This option is not compatible with BUILD_SHARED_LIBS, they are mutually exclusive.
||This setting specifies for which architectures SFML should be compiled. The recommended value is "i386;x86_64" to generate universal binaries for both 32 and 64 bits systems.|
||This boolean option controls whether cmake will install the Xcode 4 templates on your system or not. More information about these templates is given in the "Getting started" tutorial for Mac OS X.|
||This boolean option controls whether cmake will install the pkg-config files on your system or not. pkg-config is a tool that provides a unified interface for querying installed libraries.|
After everything is configured, click the "Configure" button once again: the options background should become white, and the "Generate" button should become available. Click it to finally create the chosen makefiles/projects.
CMake creates a cache for every project. Therefore, if you decide to come back later, you'll find your options back and you'll be able to change them, then reconfigure and generate the updated makefiles/projects.
C++11 and Mac OS X
If you want to use C++11 features in your application on Mac OS X, you have to use clang (Apple's official compiler) and libc++. Moreover, you also need to build SFML with these tools to workaround any incompatibility between standard libraries and compilers.
Here are the settings to use to build SFML with clang and libc++:
- Choose "Specify native compilers" rather than "Use default native compilers" when you select the generator
CMAKE_CXX_COMPILERset to /usr/bin/clang++ (see screenshot)
CMAKE_C_COMPILERset to /usr/bin/clang (see screenshot)
CMAKE_C_FLAGSset to "-stdlib=libc++"
Let's start this new section with good news: you won't have to go through the configure step anymore, even if you update your working copy of SFML. CMake is smart, it adds a custom step to the generated makefiles/projects, that automatically regenerates the build files whenever something changes.
You're now ready to compile SFML. Of course, how to do it depends on what makefiles/projects you've generated. If you created a project/solution/workspace, open it with your IDE and compile like any other project. I won't show you the details here, there are too many different IDEs and I assume that you know yours enough to do this simple task.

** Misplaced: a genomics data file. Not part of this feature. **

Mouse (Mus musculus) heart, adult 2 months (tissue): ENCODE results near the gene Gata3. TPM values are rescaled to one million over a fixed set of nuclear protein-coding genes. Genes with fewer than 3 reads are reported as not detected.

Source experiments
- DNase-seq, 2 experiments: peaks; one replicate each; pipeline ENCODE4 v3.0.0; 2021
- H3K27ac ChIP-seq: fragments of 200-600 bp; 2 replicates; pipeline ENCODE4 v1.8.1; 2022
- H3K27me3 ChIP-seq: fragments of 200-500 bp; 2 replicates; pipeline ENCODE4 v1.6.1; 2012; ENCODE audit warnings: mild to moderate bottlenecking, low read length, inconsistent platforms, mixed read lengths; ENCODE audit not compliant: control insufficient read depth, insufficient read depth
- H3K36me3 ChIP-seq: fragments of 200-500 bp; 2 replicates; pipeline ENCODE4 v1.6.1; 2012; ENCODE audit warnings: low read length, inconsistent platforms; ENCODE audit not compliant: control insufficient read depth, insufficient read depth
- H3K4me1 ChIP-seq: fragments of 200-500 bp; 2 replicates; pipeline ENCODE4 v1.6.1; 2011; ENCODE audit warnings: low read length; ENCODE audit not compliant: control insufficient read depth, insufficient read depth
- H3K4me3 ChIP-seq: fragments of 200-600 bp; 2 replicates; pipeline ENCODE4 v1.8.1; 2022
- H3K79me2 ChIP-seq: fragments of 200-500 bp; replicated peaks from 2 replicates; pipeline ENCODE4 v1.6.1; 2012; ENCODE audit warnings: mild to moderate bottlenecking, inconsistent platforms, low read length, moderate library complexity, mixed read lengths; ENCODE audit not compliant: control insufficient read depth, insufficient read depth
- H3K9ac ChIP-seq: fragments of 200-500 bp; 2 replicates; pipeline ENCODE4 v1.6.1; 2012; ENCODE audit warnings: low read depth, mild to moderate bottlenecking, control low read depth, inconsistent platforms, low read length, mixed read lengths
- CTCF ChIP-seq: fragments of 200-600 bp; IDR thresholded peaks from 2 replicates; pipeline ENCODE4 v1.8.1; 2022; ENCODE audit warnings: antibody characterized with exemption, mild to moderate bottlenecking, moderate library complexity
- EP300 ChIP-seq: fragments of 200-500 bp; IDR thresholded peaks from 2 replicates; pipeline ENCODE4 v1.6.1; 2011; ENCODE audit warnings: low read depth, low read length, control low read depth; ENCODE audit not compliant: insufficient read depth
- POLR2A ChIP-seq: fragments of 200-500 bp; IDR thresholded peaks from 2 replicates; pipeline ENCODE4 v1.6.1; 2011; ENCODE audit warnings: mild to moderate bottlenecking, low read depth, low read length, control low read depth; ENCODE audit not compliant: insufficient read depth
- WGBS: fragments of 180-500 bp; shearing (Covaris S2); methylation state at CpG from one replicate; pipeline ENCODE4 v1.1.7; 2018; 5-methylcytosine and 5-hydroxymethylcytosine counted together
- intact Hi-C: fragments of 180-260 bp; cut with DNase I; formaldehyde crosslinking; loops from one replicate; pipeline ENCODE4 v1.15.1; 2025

If you generated a makefile, open a command shell and execute the make command corresponding to your environment. For example, run "nmake" if
you generated a NMake (Visual C++) makefile, "mingw32-make" if you generated a MinGW (gcc) makefile, or simply "make" if you generated a Linux
Note: on Windows, the make program (nmake or mingw32-make) may not be accessible. If it's the case, don't forget to add it to your PATH environment variable; see the explanations at the beginning of the "Configuring your SFML build" section for more details.
By default, everything will be compiled (all the SFML libraries, as well as all the examples if you enabled the SFML_BUILD_EXAMPLES option).
If you want to compile only a single SFML library or example, you can select a different target. You can also choose to clean or install the compiled
files, with the corresponding targets.
Here are all the targets that are available, depending on the configure options that you chose:
||This is the default target, it is used if no target is explicitly specified. It builds all the targets that produce a binary (sfml libraries and examples).|
||Builds the corresponding SFML library. The "sfml-main" target is available only on Windows systems.|
Builds the corresponding SFML example. These targets are available only if the
Generates the API documentation. This target is available only if the
||Removes all the object files produced by a previous compilation. You generally don't need to invoke this target, except when you want to recompile SFML completely (some updates may mess up with object files already compiled, and cleaning everything is the only solution).|
Installs SFML to the path defined in the
If you use an IDE, a target is simply a project. To build a target, select the corresponding project and compile it (even "clean" or
"install" must be compiled to be executed -- don't be confused by the fact that no source code is actually compiled).
If you use a makefile, pass the name of the target to the make command to build this target. Examples: "
nmake doc", "
Now you should have successfully compiled SFML. Congratulations!